behaviors but acceptance of the person as
The nurse must set boundaries for behavior
in the nurse-client relationship.
By being clear and firm without anger or
judgment, the nurse allows the client to feel
intact while still conveying that certain
behavior is unacceptable.
The nurse who appreciates the client as a
unique worthwhile human being can respect
the client regardless of his or her behavior,
background or style.
Measures to convey respect and positive
Calling client by name
Spending time with client
Listening and responding openly
Considering client’s ideas and preferences when
The nurse relies on presence, or attending,
which is using nonverbal and verbal
communication techniques to make the
client aware that he is receiving full
Nonverbal techniques: leaning toward the
client, eye contact, being relaxed, having the
arms rested at the side, and interested but
Verbally attending: nurse avoids value
judgment about the client’s behavior.
Phases of the NurseClient Relationship
Begins when the nurse and client meet and
ends when the client begins to identify
problems to examine.
Establish the purpose of the meeting and the
parameters of the subsequent meeting
Identify client’s problems
Before the meeting:
Read background materials available on the
Become familiar with the medications the client
Gather necessary paper work
Arrange for a quiet, private and comfortable
Examine preconceptions about the client and
ensure to put them aside and get to know the
The nurse begins to build trust with the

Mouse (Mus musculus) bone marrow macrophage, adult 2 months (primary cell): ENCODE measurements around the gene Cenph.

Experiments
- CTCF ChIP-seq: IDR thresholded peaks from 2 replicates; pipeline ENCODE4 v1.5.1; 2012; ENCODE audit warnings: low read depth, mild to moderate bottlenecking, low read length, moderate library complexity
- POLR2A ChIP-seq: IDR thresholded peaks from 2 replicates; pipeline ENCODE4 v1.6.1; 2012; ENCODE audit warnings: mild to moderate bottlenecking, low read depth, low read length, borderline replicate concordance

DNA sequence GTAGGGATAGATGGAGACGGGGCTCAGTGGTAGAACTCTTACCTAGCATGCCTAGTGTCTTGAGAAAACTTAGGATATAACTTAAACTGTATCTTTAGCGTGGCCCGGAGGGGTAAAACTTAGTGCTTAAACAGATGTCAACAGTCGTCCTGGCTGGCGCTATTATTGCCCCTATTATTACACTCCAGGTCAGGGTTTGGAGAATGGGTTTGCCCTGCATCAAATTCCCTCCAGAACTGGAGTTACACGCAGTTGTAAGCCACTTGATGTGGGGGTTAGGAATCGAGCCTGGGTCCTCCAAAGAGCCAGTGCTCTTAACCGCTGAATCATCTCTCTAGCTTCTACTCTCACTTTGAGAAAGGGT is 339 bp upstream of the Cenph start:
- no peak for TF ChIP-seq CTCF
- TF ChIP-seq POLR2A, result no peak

Share appropriate information about
oneself: name, reason for being in the unit,
and level of schooling
Listen closely to the client’s history,
perceptions and misconceptions.
Be very empathetic and understanding.
It may take several sessions before a client
trust the nurse.
Agree responsibilities in an informal or verbal
A formal or written contract may be appropriate
State the following:
Time, place, and length of sessions
When session will terminate
Who will be involved in the treatment plan
Client responsibilities (arrive on time, end on time)
Nurse’s responsibilities (arrive on time, end on time,
evaluate progress with client, document sessions)
Respecting the client’s right to keep private
information about his or her mental and
physical care and related care.
Allowing only those dealing with client’s care to
have access to the information that the client
Only under precisely defined conditions can
third parties have access to this information.
Adult clients can decide which family members,
if any, may be involved in treatment and may
have access to clinical information.
The nurse must avoid any promises to keep
Tarasoff vs. University of California (1976):
releases professionals from previleged
communication with their clients should the
client make a homicidal threat (duty to
Document client problems with planned
The client needs to know the limits of
confidentiality in the nurse-client
interactions and how the nurse will use and
share this information with professionals
involved in the care.
Revealing personal information such as
biographical information and personal ideas,
thoughts, and feelings about oneself to others.
Some purposeful, well-planned, self-disclosure
can improve rapport between the nurse and the
May be use to convey support, educate clients,
and demonstrate that anxiety is normal and that
many people deal with stress and problems in
Self- disclosure may help the client feel
more comfortable and more willing to share
thoughts and feelings, or help the client gain
insight into the situation.